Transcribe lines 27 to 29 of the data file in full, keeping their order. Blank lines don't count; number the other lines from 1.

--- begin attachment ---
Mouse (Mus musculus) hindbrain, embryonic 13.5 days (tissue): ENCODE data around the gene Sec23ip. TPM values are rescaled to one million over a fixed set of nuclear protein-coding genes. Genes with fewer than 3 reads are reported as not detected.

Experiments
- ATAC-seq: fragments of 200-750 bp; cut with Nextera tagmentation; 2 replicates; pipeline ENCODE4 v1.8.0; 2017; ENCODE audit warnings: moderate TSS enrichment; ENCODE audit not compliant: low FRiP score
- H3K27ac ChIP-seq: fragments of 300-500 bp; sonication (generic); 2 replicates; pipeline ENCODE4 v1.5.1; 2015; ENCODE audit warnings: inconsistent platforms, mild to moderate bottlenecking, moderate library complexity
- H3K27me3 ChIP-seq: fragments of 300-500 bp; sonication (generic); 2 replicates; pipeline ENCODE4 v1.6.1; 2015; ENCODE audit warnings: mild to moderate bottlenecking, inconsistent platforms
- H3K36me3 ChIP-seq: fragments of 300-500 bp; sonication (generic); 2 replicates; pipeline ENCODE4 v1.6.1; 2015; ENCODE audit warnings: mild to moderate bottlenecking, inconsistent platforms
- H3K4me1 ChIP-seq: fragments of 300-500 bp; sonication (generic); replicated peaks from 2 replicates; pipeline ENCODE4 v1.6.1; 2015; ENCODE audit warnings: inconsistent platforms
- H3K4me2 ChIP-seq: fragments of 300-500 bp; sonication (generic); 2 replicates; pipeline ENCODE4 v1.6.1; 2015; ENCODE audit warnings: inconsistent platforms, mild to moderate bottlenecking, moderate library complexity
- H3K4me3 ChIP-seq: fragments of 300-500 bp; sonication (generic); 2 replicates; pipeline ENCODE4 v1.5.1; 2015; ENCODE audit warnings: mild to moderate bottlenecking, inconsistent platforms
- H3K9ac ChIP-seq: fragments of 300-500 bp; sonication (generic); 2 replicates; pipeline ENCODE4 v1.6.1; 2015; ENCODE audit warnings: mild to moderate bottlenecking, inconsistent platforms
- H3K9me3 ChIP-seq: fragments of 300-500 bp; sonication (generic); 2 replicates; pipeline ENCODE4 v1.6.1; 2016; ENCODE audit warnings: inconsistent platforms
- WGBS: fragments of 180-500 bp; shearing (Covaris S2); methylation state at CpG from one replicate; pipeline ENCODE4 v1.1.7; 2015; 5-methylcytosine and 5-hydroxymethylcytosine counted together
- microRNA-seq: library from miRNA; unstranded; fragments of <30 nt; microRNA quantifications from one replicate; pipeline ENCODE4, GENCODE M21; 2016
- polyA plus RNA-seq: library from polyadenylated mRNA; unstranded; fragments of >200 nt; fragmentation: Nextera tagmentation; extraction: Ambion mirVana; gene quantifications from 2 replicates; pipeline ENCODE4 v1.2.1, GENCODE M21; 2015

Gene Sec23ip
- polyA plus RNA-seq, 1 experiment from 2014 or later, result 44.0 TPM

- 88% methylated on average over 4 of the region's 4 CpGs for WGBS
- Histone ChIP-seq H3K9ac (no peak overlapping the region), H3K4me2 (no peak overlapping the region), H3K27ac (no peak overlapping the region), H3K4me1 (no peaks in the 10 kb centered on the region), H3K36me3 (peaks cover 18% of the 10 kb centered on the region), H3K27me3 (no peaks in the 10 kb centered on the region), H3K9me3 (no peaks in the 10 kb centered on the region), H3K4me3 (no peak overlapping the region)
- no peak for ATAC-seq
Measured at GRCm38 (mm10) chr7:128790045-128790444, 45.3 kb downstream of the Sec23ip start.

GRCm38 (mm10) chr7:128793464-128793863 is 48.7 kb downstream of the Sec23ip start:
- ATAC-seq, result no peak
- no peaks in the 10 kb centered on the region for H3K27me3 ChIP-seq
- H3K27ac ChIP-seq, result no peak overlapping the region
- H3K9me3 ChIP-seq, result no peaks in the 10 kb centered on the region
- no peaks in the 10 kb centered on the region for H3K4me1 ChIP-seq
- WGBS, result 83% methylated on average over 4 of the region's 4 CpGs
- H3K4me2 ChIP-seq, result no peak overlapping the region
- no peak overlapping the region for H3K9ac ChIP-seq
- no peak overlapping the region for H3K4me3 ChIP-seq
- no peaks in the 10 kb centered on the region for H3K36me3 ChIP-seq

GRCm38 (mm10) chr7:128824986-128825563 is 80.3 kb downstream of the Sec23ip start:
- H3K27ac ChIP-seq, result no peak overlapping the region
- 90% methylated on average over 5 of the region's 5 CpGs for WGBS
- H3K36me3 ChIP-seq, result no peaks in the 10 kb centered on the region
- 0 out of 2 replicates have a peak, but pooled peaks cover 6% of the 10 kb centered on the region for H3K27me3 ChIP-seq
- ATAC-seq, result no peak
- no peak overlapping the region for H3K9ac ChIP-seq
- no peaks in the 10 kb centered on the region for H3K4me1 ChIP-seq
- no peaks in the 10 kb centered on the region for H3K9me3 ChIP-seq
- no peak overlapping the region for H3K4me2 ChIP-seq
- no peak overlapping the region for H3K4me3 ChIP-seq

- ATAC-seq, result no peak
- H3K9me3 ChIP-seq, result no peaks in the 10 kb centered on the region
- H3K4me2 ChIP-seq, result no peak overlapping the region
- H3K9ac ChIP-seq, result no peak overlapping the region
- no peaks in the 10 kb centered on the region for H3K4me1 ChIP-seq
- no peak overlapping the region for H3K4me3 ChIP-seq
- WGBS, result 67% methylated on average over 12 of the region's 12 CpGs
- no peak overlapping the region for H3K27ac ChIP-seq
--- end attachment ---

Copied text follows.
- WGBS, result 83% methylated on average over 4 of the region's 4 CpGs
- H3K4me2 ChIP-seq, result no peak overlapping the region
- no peak overlapping the region for H3K9ac ChIP-seq